Are You High Maintenance?
- 2010 6 Nov
Esther was the original Queen of High Maintenance. An orphaned Jewish woman, she was one of those selected to go to the palace of King Xerxes of Persia and be groomed as potential queen. For 12 months, Esther was given the prescribed royal beauty treatment for all of the queen hopefuls. At the end of the beauty regimen, she was brought before the king, who favored her and made her his new queen.
Meanwhile, Mordecai, a government official who had raised Esther, exposed an assassination plot against the king. Soon after that, a self-centered man named Haman became the prime minister. As the king’s right-hand man, Haman demanded that everyone bow before him as he walked by. Mordecai, however, refused, which filled the prime minister with rage. When Haman discovered Mordecai was a Jew, he decided to destroy all of the Jews throughout Xerxes’ kingdom. He even tricked the king himself into launching the evil plot.
Mordecai quickly sent a message to Queen Esther, alerting her to the plot against her people. She asked the king and Haman to be special guests at a banquet she was hosting just for them. During the feast, Queen Esther found great favor with the king and he offered her anything she wanted—up to half of the kingdom. She simply requested that her guests join her for a second banquet the next day.
That night, the king couldn’t sleep. He began to read through the royal history books, and his attention was brought to the assassination plot Mordecai had foiled. As he read, he noticed that Mordecai had never been rewarded for his heroic effort, so he went to Haman to inquire of the proper way to honor such a loyal subject. Now, Haman, being the conceited guy he was, thought the king was referring to him, so he suggested an elaborate reward. The king approved and, of course, Haman was shocked to discover that his enemy Mordecai was to receive the favor of the king.
Later that day at the second banquet, the king asked Queen Esther what she wanted—up to half of his kingdom. This time, she revealed Haman’s evil plot to kill the Jews and asked that he spare her people. The king immediately assented and ordered Haman to be hung. This is the story of Esther, the high-maintenance queen, who had been appointed for “just such a time as this” (Esther 4:14).
The term high maintenance typically describes someone who requires a lot of attention in order to function properly to stay pleased. It usually refers to how much time you put into yourself, or how much time others have to put into you. You know you’re high maintenance if…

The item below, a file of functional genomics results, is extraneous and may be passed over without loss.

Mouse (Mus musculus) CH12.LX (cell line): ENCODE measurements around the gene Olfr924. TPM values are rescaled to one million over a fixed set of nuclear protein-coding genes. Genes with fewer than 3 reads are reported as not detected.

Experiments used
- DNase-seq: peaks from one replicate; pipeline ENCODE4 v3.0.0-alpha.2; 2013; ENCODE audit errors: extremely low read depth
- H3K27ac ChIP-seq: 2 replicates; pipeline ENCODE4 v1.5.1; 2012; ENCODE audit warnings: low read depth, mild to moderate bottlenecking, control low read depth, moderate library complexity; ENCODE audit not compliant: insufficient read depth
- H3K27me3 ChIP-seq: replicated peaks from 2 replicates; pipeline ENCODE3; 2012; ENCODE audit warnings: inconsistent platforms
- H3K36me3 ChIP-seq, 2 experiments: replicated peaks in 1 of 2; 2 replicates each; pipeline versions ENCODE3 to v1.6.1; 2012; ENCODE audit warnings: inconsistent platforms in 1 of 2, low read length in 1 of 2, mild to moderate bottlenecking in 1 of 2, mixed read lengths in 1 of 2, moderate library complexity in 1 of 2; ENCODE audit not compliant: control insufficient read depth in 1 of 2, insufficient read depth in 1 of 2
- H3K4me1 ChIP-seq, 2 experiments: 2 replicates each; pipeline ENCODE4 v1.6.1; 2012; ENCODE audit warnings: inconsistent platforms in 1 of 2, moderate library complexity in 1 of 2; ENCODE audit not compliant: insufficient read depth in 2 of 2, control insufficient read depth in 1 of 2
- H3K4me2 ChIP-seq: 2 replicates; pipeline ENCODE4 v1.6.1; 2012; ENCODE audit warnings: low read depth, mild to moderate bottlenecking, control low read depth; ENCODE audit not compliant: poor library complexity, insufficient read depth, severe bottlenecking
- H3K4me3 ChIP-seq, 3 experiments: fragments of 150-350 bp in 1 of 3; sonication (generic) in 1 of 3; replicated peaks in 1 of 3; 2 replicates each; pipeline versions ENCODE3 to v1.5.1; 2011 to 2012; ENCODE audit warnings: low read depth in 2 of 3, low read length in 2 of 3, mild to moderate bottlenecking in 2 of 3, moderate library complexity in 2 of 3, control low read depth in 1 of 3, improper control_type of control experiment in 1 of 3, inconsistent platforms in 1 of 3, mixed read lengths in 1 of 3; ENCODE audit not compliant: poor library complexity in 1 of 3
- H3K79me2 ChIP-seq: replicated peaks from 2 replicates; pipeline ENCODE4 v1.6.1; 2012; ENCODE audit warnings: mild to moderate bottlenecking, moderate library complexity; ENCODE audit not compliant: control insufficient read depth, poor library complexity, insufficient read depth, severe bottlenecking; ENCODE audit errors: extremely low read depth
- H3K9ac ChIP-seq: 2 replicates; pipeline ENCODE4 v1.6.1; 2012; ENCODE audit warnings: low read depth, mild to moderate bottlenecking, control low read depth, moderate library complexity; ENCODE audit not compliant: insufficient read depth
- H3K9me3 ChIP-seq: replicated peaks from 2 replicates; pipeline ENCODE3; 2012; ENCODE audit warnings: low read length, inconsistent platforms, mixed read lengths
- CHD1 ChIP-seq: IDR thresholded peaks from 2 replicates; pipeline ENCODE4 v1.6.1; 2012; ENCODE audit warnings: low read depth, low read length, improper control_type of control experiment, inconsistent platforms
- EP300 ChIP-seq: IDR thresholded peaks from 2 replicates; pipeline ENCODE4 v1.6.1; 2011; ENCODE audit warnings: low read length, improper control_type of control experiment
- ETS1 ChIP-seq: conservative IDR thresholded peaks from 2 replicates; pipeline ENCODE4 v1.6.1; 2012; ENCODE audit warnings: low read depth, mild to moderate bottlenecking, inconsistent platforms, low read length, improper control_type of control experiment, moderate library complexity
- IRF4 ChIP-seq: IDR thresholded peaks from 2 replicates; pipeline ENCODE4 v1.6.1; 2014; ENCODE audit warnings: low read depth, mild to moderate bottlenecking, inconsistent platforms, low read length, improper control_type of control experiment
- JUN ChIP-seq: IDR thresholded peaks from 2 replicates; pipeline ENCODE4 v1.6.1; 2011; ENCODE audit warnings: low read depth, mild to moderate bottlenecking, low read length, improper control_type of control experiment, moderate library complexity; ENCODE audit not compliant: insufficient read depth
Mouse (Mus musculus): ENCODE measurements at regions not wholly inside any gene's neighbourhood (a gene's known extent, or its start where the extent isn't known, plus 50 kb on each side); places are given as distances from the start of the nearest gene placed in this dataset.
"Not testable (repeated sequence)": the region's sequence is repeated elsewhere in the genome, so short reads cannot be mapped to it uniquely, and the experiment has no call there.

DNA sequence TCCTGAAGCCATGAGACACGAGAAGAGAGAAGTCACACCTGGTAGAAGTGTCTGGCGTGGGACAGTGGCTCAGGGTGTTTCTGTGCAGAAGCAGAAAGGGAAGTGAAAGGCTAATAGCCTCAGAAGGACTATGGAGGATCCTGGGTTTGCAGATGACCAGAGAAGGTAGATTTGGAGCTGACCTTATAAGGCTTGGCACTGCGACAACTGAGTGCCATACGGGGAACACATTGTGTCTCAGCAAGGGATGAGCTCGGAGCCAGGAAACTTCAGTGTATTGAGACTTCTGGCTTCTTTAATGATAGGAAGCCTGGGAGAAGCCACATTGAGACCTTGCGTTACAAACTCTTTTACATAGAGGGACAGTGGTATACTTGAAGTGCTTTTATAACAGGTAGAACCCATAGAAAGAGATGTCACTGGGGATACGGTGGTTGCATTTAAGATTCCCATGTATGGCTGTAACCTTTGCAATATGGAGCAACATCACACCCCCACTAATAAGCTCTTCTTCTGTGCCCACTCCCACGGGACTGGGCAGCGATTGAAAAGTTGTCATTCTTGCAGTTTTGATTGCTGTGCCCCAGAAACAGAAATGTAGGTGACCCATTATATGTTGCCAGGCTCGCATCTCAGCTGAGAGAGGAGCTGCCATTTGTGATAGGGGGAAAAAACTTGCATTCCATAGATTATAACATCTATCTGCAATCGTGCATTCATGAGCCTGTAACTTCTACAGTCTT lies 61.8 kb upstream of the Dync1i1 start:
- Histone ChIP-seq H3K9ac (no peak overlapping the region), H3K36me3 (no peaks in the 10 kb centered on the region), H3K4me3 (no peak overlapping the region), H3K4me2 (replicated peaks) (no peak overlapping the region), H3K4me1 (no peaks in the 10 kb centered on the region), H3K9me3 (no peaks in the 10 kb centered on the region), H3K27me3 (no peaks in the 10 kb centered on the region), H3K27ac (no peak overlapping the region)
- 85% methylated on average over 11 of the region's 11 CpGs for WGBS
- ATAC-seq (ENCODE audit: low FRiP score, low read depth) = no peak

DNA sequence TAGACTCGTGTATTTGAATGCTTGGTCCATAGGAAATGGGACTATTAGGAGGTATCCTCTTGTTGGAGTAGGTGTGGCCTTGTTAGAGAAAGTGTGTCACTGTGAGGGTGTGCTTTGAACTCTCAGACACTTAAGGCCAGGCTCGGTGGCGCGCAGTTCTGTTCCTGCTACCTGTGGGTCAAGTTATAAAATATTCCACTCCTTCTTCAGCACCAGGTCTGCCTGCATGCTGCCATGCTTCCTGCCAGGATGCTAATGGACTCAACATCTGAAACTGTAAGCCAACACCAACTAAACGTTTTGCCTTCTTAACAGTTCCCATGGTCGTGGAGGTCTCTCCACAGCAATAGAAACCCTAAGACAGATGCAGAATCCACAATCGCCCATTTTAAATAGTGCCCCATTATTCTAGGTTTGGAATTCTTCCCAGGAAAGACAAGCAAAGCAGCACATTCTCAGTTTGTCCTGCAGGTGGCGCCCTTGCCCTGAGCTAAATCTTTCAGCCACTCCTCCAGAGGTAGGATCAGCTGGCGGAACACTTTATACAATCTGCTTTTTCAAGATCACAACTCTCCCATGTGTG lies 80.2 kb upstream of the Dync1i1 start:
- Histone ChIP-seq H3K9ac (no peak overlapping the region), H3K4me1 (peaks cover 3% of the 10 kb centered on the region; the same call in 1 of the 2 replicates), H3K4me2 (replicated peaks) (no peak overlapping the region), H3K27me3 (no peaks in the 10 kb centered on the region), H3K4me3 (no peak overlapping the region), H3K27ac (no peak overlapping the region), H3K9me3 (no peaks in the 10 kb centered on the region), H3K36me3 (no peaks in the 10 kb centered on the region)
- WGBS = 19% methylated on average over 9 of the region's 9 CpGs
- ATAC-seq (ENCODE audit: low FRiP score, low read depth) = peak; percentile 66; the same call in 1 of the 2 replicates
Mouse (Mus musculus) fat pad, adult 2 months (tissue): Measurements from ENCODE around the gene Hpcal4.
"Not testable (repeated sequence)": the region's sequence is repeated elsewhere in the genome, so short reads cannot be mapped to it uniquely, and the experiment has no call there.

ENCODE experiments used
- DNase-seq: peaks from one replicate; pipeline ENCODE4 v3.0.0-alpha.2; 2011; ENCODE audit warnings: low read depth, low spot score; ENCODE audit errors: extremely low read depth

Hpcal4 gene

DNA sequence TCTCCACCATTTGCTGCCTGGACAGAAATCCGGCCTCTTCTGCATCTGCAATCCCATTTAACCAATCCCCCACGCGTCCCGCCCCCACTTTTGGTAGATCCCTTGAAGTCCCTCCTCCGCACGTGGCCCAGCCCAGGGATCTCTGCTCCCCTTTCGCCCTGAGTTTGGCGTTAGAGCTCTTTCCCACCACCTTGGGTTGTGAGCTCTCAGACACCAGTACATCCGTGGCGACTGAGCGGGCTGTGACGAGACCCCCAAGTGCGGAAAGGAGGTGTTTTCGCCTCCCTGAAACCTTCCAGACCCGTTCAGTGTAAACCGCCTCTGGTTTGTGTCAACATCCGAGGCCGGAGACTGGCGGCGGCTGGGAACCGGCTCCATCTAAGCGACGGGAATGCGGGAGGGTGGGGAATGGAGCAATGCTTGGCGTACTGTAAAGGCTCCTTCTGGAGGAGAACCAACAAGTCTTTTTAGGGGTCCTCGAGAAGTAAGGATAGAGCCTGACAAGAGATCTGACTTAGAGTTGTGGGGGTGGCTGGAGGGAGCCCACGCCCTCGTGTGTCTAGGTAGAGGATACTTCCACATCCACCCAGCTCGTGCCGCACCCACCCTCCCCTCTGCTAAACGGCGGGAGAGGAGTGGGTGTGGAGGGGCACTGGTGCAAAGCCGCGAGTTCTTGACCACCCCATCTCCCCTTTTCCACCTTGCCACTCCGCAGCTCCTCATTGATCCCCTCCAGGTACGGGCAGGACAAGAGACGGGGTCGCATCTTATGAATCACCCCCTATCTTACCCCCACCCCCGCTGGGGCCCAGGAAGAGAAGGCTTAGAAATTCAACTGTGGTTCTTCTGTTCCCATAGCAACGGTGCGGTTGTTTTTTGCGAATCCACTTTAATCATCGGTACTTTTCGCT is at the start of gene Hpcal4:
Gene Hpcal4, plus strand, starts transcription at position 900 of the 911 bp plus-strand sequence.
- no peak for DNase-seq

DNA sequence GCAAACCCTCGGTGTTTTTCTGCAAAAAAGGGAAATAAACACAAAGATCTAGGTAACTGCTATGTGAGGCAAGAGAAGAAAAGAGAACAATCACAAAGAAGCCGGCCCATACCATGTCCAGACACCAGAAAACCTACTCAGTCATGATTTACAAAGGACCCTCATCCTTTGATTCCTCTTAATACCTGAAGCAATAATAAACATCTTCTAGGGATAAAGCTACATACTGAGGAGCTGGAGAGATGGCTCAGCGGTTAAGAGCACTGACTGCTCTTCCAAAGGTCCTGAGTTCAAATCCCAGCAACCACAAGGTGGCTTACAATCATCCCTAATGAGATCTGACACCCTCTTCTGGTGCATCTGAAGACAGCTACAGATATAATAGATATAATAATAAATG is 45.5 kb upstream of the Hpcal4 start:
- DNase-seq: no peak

- you frequent the cosmetic department looking for the latest and greatest miracle product.
- you’re more dedicated to keeping your manicure appointments than your annual physicals.
- you wake up at 6 a.m. to be ready for that special event at 7 p.m.
- you can’t pass a mirror without checking in.
- you classify a blemish as an emergency and give it urgent care.
- you own at least a half-dozen pairs of black shoes and still need another pair.
- having an audience doesn’t bother you a bit—in fact, you crave it!
- emotional support always outweighs the need for support hose.
Being high maintenance isn’t necessarily a bad thing unless you let it interfere with other important priorities. In the biblical account of Esther, we see how God worked through a woman of high social standing that, for her time and place, included – and even required – some serious maintenance. Had Esther refused the customs of the day, she wouldn’t have been in a position to help her people.
Today, Christians are called to live in the world and that often includes dressing to the standards of the culture around us to the extent that it doesn’t compromise our virtue (like modesty). As a matter of fact, taking care of your personal health and appearance can help you connect better to others and spread the Gospel more effectively.
But we must be careful not to use Ether’s story to rationalize vanity. Problems arise when being “high maintenance” means being selfish and self-centered, and when we begin to value physical beauty over spiritual beauty. When your looks become your top priority, you need to get over yourself and realize it’s not all about you.
So how can we battle the temptation to spend more time maintaining ourselves than our relationship with God? It's really quite simple: redirect your focus.
Balance the time you spend on yourself with the time you spend on others. Treat a friend to lunch and let her do the majority of the talking. Spend some time with your mom by pampering yourselves with a mother-daughter pedicure. Spend time with God in prayer. Give a sincere compliment to a colleague without expecting anything in return. Make others a priority, and you’ll maintain a high quality of life while living out the Gospel.
Your beauty should not come from outward adornment, such as braided hair and the wearing of gold jewelry and fine clothes. Instead, it should be that of your inner self, the unfading beauty of a gentle and quiet spirit, which is of great worth in God's sight. 1 Peter 3 - 4
Adapted from 101 MakeOver Minutes by Tammy Bennett (Harvest House Publishers). Copyright (c) 2007 by Tammy Bennett. Used with permission. All rights reserved.
Tammy Bennett has worked in the fashion, cosmetic, and television industries. As founder of MakeOver Ministries, she speaks and consults worldwide, motivating women of all ages to mirror God's love in their life, body, and soul. Her books include Looking Good from the Inside Out and Guys, Dating and Sex.